The Supreme Court affirmed the judgment of the court of appeals concluding that use and development and alienation restrictions in a deed applied to both the surface and subsurface of the properties at issue in this case and that the village of Barnesville violated the restrictions when it transferred oil and gas rights to another entity without obtaining written permission from Ohio Public Works Commission (OPWC), holding that there was no error.The village received two grants to finance the purchase of two properties for conservation projects. The OPWC brought this action claiming that the village violated transfer and use restrictions in the deeds for the properties at issue by transferring oil and gas rights to another entity, which leased those rights to Gulfport Energy Corporation, without obtaining the OPWC's permission. The court of appeals granted judgment in favor of OPWC. The Supreme Court affirmed, holding that the court of appeals correctly determined that the village violated the use and development restrictions when it transferred oil and gas rights without OPWC's written consent. View "Ohio Public Works Commission v. Village of Barnesville" on Justia Law
Dominek, et al. v. Equinor Energy, et al.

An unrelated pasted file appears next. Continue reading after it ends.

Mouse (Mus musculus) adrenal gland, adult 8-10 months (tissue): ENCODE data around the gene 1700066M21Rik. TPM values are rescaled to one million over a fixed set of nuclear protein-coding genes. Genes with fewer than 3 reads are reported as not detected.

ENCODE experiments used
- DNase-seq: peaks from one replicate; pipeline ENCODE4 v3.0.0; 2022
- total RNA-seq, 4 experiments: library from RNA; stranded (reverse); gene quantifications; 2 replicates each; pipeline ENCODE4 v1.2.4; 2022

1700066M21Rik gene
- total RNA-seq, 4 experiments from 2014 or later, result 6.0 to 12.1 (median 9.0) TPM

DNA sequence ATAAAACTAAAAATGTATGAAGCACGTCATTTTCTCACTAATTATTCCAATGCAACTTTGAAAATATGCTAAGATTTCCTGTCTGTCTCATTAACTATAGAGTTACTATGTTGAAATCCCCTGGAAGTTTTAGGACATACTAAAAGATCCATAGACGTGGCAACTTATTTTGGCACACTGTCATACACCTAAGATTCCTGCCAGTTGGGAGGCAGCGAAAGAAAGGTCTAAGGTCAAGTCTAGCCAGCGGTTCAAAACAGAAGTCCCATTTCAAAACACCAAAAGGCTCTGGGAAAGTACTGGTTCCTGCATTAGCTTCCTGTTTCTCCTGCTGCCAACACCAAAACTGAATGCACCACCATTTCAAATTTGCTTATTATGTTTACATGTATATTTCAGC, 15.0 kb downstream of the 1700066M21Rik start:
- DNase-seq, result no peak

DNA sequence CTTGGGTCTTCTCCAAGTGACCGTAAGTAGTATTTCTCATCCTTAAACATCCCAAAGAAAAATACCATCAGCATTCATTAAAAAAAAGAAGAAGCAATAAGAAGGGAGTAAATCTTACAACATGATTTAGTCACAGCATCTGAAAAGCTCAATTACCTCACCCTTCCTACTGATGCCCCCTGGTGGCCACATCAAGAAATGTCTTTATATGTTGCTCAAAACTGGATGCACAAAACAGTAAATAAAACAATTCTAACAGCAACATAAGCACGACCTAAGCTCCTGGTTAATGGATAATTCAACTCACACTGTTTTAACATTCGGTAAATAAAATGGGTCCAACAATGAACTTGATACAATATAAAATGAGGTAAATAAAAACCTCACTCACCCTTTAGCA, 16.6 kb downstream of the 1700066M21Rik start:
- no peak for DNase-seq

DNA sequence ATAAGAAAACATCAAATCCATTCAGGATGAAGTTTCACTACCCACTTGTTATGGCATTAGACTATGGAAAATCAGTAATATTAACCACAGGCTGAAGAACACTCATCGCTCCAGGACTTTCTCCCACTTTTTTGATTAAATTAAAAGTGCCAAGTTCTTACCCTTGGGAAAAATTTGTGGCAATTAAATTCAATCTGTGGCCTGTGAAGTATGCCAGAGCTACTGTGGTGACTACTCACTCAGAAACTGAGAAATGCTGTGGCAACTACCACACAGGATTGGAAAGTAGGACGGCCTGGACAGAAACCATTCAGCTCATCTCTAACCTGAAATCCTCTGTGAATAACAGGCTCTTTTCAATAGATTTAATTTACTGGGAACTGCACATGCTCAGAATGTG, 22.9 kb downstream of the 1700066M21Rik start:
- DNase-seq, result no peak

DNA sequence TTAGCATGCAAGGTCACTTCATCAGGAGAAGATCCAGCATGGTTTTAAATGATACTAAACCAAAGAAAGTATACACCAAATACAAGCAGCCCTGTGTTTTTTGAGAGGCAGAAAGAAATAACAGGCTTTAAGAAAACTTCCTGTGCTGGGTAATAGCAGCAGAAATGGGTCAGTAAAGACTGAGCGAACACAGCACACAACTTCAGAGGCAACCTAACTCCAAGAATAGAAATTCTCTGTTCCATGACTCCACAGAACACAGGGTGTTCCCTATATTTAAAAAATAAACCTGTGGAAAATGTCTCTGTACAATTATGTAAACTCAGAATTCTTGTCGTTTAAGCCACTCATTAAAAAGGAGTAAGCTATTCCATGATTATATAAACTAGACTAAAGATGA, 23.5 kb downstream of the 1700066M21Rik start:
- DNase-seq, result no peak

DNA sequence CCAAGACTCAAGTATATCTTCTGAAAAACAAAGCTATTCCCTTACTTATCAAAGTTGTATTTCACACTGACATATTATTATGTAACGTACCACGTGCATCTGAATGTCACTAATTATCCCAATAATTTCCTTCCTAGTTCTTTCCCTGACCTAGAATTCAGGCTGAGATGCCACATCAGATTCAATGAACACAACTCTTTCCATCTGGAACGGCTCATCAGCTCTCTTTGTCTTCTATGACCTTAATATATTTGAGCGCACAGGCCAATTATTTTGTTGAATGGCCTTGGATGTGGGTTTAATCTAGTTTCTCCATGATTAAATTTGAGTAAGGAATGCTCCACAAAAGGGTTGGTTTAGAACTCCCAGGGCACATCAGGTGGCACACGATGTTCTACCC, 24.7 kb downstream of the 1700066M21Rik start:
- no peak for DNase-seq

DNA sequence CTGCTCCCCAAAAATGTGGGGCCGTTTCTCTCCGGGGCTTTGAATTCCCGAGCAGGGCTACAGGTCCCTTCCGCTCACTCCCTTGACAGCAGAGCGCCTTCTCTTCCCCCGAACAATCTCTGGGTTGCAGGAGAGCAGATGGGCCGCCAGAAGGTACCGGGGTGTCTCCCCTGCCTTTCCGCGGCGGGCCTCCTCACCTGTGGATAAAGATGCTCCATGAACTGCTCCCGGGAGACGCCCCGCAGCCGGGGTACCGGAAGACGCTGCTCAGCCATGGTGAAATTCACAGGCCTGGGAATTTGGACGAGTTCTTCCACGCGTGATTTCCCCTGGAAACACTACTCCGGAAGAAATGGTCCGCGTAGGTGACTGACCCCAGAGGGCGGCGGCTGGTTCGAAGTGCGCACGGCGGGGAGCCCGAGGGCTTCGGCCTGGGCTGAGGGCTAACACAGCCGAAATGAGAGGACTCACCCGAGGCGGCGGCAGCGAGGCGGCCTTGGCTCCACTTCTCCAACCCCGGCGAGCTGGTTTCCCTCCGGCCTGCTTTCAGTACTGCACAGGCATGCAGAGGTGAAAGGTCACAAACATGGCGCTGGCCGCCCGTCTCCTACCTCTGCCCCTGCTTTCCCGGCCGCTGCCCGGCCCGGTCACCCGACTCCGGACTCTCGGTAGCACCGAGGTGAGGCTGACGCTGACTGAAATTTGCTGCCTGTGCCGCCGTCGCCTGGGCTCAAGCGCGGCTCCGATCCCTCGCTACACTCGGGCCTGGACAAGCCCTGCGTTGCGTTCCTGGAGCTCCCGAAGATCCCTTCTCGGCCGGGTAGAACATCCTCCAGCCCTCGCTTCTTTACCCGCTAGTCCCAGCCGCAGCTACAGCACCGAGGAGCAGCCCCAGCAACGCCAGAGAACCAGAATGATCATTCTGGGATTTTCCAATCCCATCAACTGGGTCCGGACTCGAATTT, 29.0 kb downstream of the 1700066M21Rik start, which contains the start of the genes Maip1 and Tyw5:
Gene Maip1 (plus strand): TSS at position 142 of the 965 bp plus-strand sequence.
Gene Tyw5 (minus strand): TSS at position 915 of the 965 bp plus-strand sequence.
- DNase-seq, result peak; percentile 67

The federal district court for the District of North Dakota certified five questions regarding N.D.C.C. § 38-08-08(1) and North Dakota Industrial Commission pooling orders. The litigation before the federal court involved allocation of mineral royalties in the case of overlapping oil and gas spacing units. Allen and Arlen Dominek owned oil and gas interests in Williams County, North Dakota. In 2011, the North Dakota Industrial Commission pooled the interests in Section 13 on the Dominek property with the interests in Section 24 in a 1280-acre spacing unit (the “Underlying Spacing Unit”). In 2016, the Commission pooled the interests in Sections 11, 12, 13, and 14 in a 2560-acre spacing unit (the “Overlapping Spacing Unit). The "Weisz" well terminated in the southeast corner of Section 14. The Defendants (together “Equinor”) operated the Weisz well. The Domineks sued Equinor in federal district court to recover revenue proceeds from the Weisz well. The parties agreed production from the Weisz well should have been allocated equally to the four sections comprising the Overlapping Spacing Unit. Their disagreement was whether the 25% attributable to Section 13 should have been shared with the interest owners in Section 24 given those sections were pooled in the Underlying Spacing Unit. In response to the motions, the federal district court certified five questions to the North Dakota Court. Responding "no" to the first: whether language from N.D.C.C. § 38-08-08(1) required production from Section 13 to be allocated to Section 24, the Supreme Court declined to answer the remaining questions because it found they were based on an assumption that the Commission had jurisdiction to direct how production was allocated among mineral interest owners. "Questions concerning correlative rights and the Commission’s jurisdiction entail factual considerations. ... An undeveloped record exposes this Court 'to the danger of improvidently deciding issues and of not sufficiently contemplating ramifications of the opinion.'” View "Dominek, et al. v. Equinor Energy, et al." on Justia Law